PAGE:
The Day I Became a Bartender

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As you may or may not remember, my host dad works at a bed and breakfast style hotel that has been in his family for generations. This quaint restaurant is just across the German border in Austria, and is set in a breathtakingly beautiful field surrounded by mountains. This is the place where you may have seen my dinner pictures. You know, the future-eating-for-dinner-cows-in-the-field pictures.

What I haven’t talked much about is that they’ve been going through some turnover is staff lately and unfortunately as the busy Holiday season begins they’ve found themselves extremely low staffed. As you may or may not know, I worked for several years as a waitress, 2 of those at an Austrian restaurant in Minnesota. While my work history actually has nothing whatsoever to do with this story, it was brought up several times to calm my nerves about the inevitable.

For the past 2 months there’s been talk about me helping out at the restaurant. The previous (American) Au-Pairs had done this and been fine, and my host mom sees it as a way for me to both help them out and make a little money on the side. I actually enjoy waitressing, but I’ve been quite adamant about the fact that everything changes when you don’t speak the language. They didn’t seem to think that was an issue. I don’t know how you can not see that as an issue.

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The day finally came. Things have been getting so busy and some of the workers just need a bit of help. I’m not expected to actually talk to any customers, just help make drinks and clear tables. So at 5:30 this afternoon, after a couple glasses of prosecco, I found myself behind the bar at an Austrian hotel. Learning the layout from a woman who doesn’t speak English. And praying that at no point during this night will anyone try to speak to me.

Funny thing happened. People spoke to me.

They spoke with such confidence in my knowing exactly what they were saying! Really what I heard was slnlwelkfd vljaoiawejl klafdlkjaejn fjlfdlj kjhdafsjlasf djfljalkjdf. Or something like that.

Ok so I do know some German by now. What I heard was more like; “Excuse me, shbsh shbsh shbsh another shbsh please?” Or “Good afternoon, can I please shbsh shbsh?” It’s almost more terrifying half-understanding a language because you kinda get what they’re saying, but you miss the important parts. I’m also just slow to understand, which is totally normal for someone who’s been in the country for 2 months; a lady asked me for sugar with her coffee, which I actually understood. As I was walking away from the table. ‘Delayed translation brain syndrome’ I call it. So there was this awkward: stop-while-I’m-walking, realize-she-asked-me for-something-and-I-didn’t-respond, backtrack, say yes, then leave again for the bar. **deep breath** How in the WORLD did I end up here?!

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One man asked me for what I thought was another fish. Problem is I: a) wasn’t sure that is what he asked me for and b) wasn’t sure if what he was eating was even fish. I went back to the waitress who was training me (the one who doesn’t speak English) and in my broken German tried to explain that I thought he had ordered another fish… but in the end just jumbled out “I think he wants a fish. but I don’t know. I have no idea what he said to me.” Maybe it also had something to do with the fact that I can’t hardly pronounce some of these dishes, much less remember what it’s called.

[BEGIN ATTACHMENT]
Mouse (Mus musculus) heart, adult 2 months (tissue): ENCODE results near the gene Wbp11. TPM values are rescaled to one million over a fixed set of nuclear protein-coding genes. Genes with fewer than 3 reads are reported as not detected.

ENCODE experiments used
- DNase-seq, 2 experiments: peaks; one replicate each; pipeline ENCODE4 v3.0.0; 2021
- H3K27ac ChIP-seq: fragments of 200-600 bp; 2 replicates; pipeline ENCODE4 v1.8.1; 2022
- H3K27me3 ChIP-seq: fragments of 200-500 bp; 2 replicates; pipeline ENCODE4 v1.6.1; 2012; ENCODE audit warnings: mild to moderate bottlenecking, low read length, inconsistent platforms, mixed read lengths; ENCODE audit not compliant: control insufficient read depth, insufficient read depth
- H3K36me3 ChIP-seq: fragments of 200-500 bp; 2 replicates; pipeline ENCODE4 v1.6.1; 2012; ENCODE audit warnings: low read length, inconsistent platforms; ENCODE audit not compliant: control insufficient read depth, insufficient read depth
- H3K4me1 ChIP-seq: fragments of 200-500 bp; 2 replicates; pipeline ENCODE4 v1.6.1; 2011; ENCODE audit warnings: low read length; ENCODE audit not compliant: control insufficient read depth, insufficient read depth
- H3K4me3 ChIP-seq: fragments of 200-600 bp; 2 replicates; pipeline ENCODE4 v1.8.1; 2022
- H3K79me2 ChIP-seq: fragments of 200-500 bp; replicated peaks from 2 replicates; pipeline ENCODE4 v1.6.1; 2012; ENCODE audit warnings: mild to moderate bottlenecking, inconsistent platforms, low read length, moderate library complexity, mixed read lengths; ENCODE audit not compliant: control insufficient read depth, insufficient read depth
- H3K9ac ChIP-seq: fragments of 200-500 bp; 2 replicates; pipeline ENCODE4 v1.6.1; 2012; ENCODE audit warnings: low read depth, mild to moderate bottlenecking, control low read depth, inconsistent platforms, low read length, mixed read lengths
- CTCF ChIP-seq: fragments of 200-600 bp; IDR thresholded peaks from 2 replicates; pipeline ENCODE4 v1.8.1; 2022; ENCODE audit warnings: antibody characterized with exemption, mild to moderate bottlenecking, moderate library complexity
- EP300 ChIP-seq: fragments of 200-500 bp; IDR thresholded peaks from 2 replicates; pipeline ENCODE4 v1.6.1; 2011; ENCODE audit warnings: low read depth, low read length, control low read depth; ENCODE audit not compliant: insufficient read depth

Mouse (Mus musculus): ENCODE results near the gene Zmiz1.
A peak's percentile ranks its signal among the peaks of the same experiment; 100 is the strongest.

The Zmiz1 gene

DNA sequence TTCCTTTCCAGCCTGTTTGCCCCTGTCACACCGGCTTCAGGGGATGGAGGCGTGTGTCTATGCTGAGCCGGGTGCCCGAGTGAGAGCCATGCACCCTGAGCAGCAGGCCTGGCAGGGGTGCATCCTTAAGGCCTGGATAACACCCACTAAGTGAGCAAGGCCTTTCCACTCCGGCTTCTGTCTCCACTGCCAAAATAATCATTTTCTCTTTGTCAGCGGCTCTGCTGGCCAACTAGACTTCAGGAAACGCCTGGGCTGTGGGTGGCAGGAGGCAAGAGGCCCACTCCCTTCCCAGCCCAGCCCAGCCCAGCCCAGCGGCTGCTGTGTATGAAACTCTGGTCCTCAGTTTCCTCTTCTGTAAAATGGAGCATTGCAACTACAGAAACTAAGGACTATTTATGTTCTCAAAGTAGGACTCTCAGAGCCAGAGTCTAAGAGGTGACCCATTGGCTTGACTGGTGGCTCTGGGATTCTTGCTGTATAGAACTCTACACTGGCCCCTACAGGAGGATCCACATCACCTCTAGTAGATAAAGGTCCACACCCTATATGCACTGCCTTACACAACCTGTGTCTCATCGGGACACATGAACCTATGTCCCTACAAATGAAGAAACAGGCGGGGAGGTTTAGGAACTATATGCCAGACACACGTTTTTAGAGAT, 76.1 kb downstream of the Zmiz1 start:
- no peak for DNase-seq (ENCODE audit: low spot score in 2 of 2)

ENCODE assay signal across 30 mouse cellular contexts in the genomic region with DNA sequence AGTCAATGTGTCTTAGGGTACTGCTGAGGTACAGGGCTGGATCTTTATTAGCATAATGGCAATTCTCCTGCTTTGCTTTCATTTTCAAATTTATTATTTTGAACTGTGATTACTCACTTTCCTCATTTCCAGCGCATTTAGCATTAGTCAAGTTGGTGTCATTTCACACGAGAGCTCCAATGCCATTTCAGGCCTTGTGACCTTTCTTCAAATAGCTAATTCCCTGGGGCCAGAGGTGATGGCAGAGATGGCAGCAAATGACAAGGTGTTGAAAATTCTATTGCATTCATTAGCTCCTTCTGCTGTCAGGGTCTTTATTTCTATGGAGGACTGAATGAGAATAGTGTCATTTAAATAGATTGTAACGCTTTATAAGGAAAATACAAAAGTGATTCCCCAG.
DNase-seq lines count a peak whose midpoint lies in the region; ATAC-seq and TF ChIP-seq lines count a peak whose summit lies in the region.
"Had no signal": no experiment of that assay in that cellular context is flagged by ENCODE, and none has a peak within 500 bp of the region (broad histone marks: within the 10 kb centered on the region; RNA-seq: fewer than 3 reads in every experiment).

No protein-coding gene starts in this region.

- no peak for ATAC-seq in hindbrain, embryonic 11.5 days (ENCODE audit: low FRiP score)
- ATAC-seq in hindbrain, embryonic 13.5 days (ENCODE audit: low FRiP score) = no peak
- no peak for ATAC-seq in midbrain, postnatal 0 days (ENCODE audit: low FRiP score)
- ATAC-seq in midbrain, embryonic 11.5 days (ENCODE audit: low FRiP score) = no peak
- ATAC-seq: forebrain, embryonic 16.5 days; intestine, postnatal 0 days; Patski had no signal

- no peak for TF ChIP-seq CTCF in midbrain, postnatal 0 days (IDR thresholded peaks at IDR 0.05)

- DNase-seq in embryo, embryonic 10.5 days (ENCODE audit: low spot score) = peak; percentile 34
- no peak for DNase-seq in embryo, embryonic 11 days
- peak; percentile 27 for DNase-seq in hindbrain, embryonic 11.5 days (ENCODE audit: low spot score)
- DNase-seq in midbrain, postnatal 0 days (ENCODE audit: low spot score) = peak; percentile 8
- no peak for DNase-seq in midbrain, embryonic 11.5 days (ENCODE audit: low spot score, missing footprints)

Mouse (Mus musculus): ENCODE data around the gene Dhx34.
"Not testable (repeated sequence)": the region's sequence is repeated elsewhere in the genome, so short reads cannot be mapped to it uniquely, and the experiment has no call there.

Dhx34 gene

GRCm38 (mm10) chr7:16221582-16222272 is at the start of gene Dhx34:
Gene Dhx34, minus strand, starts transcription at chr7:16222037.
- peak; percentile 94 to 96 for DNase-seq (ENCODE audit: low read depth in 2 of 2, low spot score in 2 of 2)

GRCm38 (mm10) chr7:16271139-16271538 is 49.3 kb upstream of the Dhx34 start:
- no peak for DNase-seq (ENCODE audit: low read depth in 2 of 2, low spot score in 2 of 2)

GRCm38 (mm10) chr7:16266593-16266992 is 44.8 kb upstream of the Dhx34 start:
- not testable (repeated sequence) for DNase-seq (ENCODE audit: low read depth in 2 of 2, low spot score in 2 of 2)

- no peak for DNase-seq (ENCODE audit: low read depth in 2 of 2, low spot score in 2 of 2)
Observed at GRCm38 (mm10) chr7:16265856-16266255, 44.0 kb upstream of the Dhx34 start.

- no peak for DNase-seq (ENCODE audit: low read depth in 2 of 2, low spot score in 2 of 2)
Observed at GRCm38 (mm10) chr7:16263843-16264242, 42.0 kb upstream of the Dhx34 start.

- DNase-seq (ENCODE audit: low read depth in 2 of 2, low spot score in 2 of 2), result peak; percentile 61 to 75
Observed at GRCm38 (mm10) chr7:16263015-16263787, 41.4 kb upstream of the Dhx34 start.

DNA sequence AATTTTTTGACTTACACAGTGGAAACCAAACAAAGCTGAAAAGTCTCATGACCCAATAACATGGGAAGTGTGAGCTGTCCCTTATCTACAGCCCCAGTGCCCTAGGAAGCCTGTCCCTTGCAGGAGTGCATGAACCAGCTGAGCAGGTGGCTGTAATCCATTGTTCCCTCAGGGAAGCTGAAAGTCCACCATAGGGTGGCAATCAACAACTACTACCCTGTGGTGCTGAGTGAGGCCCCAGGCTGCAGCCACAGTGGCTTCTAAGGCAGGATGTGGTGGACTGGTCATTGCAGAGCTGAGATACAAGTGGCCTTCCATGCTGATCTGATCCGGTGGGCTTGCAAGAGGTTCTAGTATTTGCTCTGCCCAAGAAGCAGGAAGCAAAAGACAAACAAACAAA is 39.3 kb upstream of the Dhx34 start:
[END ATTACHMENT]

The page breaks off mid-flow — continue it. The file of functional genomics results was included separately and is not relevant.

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Simple instructions are sooo much harder- simply telling me that the beer I’m looking for is in the cooler under not over the counter took about three tries before I tuned in enough to hear the word “under” and translate it to help me out. If nothing else I have a greater appreciation for any and every person trying to find work when they don’t speak the language. I felt so helpless and slow and even though the people I worked with were super nice about everything, it’s only natural that you would laugh at someone who doesn’t understand you when you ask them to grab the ketchup from the fridge.

All in all it was fine. They had picked a really slow night to train me in on and there were very few customers. I spent a lot of time doing nothing. The night was not nearly as horrible as I could have dreamed it up to be, and honestly I trusted them enough to believe them when they said I could easily make it work. Still. What an experience. They’re eager to have some extra help behind the scenes so I’ll probably be back. My host mom has been trying to get me excited about working there this summer during beerfests etc., since last month. So it’s very possible there’s more stories to come from this venue.

My time in Germany has already had me crossing items off a bucket list I never made. Usually I end up in my room afterwards saying; “wait… what?” The 4-year old likes taking pictures with my phone and the other day she captured this one: it’s not an interesting shot or anything but I think it captures my attitude towards these scenarios. Caught in mid-motion, with my attention pulled away from what I was focused on. Willing to try something new but per usual don’t really know what’s going on. The “wait, what?” face.

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Nevertheless, I can now say that I bar tended in Germany. Austria to be exact. It wasn’t too bad. I guess pouring beer and schnapps is kinda a universal thing.

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